Creole Practices as Prescriptive Guidelines for Language Didactics?

A Selective Overview of Glissant's Thoughts on Language and Social Identity

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Resumé

This article presents some of Glissant’s thoughts about the status and usage
of the Creole language in relation to French and the consequences for the social
imaginary in Martinique and in the Caribbean. The author formulates
three thematic focal points: Archipelagic thinking, creolisation and dynamic
changes of language forms in a context of power and resistance and, as a
third point, the right to remain ‘opaque’ and the distinction between language
form and ‘langage’. The author argues that we may detect a descriptive and
a prescriptive dimension in Glissant’s thinking about language. In the following
section, the author introduces different sociolinguistic studies of language
practices in Martinique and the Caribbean giving a particular attention
to the school system. The section ends with a brief discussion of how didactics
in language teaching intersects with Glissant’s thinking. The conclusion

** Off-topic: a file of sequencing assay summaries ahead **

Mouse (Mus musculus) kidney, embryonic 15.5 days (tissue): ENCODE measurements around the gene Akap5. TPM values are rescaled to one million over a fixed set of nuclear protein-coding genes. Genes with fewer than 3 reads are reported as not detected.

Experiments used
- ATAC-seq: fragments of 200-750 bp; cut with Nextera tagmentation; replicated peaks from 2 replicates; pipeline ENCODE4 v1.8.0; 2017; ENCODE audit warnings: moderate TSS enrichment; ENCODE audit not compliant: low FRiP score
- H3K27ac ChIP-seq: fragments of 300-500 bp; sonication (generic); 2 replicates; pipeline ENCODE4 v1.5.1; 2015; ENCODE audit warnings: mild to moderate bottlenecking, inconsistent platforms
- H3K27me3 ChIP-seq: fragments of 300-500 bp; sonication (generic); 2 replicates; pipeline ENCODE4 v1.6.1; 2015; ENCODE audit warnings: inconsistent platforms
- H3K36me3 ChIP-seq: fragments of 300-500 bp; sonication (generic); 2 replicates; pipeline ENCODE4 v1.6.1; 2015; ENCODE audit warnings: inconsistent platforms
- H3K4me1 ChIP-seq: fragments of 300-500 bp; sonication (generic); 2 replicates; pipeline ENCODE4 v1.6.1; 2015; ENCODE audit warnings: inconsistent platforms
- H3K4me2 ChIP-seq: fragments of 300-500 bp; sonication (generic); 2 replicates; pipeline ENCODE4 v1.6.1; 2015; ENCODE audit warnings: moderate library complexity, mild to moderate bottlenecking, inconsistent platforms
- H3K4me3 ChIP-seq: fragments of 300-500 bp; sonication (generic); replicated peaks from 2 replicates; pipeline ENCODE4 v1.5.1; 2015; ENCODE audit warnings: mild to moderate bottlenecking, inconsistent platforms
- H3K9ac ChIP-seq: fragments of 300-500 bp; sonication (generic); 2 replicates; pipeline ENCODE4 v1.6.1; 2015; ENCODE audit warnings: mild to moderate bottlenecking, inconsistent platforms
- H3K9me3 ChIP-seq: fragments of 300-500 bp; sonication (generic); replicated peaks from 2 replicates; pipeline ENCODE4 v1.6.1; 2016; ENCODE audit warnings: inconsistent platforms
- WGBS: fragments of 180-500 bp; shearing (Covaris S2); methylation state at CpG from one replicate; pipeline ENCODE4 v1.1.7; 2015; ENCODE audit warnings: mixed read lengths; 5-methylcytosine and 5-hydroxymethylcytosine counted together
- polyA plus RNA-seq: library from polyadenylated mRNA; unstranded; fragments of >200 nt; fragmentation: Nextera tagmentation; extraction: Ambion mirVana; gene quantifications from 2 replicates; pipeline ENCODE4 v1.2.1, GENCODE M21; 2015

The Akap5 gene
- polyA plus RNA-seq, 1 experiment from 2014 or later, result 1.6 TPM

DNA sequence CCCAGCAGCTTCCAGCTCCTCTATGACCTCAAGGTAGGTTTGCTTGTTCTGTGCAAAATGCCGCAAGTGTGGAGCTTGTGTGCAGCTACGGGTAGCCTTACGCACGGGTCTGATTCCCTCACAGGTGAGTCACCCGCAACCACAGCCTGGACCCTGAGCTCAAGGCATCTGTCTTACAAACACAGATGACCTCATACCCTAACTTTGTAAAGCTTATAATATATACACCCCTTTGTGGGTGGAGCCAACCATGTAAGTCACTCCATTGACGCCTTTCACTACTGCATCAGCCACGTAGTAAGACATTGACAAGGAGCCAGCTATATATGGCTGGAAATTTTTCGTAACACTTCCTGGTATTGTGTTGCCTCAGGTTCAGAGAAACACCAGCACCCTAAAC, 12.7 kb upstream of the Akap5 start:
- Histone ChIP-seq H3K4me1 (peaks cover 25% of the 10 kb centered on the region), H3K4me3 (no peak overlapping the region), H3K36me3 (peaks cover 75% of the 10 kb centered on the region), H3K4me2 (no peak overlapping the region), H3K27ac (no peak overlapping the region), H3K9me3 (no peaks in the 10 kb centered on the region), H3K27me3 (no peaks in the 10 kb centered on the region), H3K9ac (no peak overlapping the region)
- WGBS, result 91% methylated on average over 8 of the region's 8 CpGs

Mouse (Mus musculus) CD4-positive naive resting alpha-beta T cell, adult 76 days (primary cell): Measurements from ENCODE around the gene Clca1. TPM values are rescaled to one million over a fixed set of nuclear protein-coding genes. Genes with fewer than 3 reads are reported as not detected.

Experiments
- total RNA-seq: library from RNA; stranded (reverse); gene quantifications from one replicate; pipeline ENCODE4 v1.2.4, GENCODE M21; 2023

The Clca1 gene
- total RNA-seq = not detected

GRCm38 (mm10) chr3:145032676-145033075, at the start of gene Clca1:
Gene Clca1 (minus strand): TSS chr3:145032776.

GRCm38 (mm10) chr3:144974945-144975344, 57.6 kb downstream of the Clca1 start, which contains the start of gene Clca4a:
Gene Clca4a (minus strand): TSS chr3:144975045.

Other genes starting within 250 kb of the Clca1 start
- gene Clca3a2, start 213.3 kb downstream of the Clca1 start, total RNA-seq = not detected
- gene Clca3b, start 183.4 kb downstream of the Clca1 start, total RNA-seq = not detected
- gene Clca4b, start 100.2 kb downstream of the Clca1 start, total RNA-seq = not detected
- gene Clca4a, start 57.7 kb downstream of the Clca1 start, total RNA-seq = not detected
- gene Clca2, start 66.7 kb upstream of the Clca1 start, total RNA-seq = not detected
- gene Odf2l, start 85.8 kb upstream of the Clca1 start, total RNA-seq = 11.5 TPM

presents a proposition of how Glissant’s thought may inspire sociolinguistics
and didactics.
OriginalsprogEngelsk
TidsskriftKarib - Nordic Journal for Caribbean Studies
Vol/bind1
Udgave nummer1
Sider (fra-til)79-105
Antal sider26
ISSN1894-8421
StatusUdgivet - 2014

Citer dette

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abstract = "This article presents some of Glissant’s thoughts about the status and usageof the Creole language in relation to French and the consequences for the socialimaginary in Martinique and in the Caribbean. The author formulatesthree thematic focal points: Archipelagic thinking, creolisation and dynamicchanges of language forms in a context of power and resistance and, as athird point, the right to remain ‘opaque’ and the distinction between languageform and ‘langage’. The author argues that we may detect a descriptive anda prescriptive dimension in Glissant’s thinking about language. In the followingsection, the author introduces different sociolinguistic studies of languagepractices in Martinique and the Caribbean giving a particular attentionto the school system. The section ends with a brief discussion of how didacticsin language teaching intersects with Glissant’s thinking. The conclusionpresents a proposition of how Glissant’s thought may inspire sociolinguisticsand didactics.",
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